There's probably 400 people in by the time the main act saunters on stage. It's an identical line-up to five years ago: founding members Phil May (vocals) and Dick Taylor (guitar), guitarist-blues harpist Frank Holland (actually another veteran - he has 30 years broken service after initially joining after being a May solo sideman) and the young gun rhythm section of Jack Greenwood (drums) and George Woosey (bass.)
Then, a disaster.
Woosey's bass amp fails to fire.
The band's doing this tour on hired backline and borrowed instruments so a road crew is a luxury on a par with soft toilet paper in a back-streets Bali bar during end-of-season footy tour time.
Somebody plugs in a lead and the telltale red light lights up. We're off and running.
May, Woosey and Holland. Keith Claringbold photo.
"Mr Evasion" opens the set. No need to give a blow-by-blow description here. It's a set back-ended with the punk-ish early material. "SF Sorrow is Born", "Defecting Grey", "Baron Saturday" and "She Says Good Morning" (all from the world's first concept album "SF Sorrow") are centrepieces.
There's nothing from the wonderful "Parachute" (no surprise there- Dick Taylor had quit by then and wouldn't be back for a while) and there's a substantial homage to the blues masters, from whom the Pretties drew their name and original inspiration.
It's Taylor on slide, Holland on blues harp, May on vocals and Greenwood on percussion for the first blues interlude. There's a medley (based on "Mona") later in the set. As much of a wizard Greenwood is on drums, his solo was an anachronism that could have been shelved in favour of another song. Then again, the Pretty Things have earned the right to play whatever the fuck they want.
The Swansong Records era is pointedly ignored. Again, Taylor was absent.
You've got a lovely bunch of coconuts but Phil May grips his maraccas. Keith Claringbold photo.
So a few observations: Frank Holland is a lot more than a sideman. He's an absolute star on harp and although Dick rightly gets the lion's share of solos, his own occasional time in the fretwork spotlight is first-class.
May's voice hasn't lost much and with the wisdom of a veteran, he paces himself. One fleeting appearance of an asthma puffer is the only sign of the emphysema that's apparently making long-distance travel difficult for him.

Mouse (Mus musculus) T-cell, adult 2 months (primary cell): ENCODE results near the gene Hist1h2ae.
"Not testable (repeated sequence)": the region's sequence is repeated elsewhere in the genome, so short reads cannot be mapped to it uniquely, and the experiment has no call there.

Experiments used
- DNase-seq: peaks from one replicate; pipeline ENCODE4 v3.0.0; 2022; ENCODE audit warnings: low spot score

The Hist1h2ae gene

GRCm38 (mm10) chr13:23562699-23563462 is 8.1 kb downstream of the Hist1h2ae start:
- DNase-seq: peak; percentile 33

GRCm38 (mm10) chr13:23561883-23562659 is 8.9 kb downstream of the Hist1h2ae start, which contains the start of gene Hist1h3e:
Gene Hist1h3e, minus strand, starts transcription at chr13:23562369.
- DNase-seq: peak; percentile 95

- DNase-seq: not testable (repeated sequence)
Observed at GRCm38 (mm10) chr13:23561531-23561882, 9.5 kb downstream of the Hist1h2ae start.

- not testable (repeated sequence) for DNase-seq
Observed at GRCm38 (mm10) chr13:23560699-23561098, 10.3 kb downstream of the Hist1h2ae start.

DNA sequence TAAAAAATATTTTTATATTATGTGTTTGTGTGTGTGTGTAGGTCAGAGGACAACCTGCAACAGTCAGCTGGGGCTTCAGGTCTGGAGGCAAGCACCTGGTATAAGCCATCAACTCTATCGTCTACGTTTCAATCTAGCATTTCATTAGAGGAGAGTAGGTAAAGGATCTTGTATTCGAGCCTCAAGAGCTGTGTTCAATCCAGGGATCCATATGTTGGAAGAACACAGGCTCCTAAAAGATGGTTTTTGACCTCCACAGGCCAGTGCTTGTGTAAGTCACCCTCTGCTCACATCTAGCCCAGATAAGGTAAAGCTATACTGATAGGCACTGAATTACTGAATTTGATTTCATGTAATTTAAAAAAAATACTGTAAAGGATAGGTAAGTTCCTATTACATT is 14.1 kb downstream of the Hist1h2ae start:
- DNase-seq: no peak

Taylor is a wonder. No other statement needed. It's not just the number of times he's been around the sun. His guitar skills are stunning, even to us non-technicians, as he crouches over his instrument. He's all superb sustain and tone. His fingers look like they could crush small countries.
The wonderful Dick Taylor. Keith Claringbold photo.
They play for almost two hours. It's still over too soon - even on a school night and I'd been up since 5am. Maybe the Pretty Things didn't have the same swagger as five years ago - I might be imagining that but if it's true it would be reasonable to expect - but if you didn't love them tonight then you're sadly lacking in taste and grace.
The band offers to meet people and sign stuff at the merch table as soon as they can towel down. Considering all that they're selling is a T-shirt and not CDs or the ubiquitous vinyl, it's a nice touch that's not driven by commercial considerations. Dick Taylor is spotted making his way through the crowd almost as soon as the last note has faded. That's generosity.
It sounds wanky to prattle on about being on the presence of greatness but Mama, just Keep Your Big Mouth Shut. Mainly because it's true.
Honey, I Need
Mama Keep Your Big Mouth Shut
Big Boss Man
The Same Sun
Alexander (The Electric Banana cover)
S.F. Sorrow Is Born
She Says Good Morning
I See You
I Can't Be Satisfied (Muddy Waters)
Come On in My Kitchen (Robert Johnson)
Little Red Rooster (Willie Dixon)
You Can't Judge a Book by the Cover (Bo Diddley)
Come See Me
Don't Bring Me Down
Mona /Pretty Thing/Who Do You Love/I Wish You Would/Mona
Midnight to Six Man
L.S.D./Old Man Going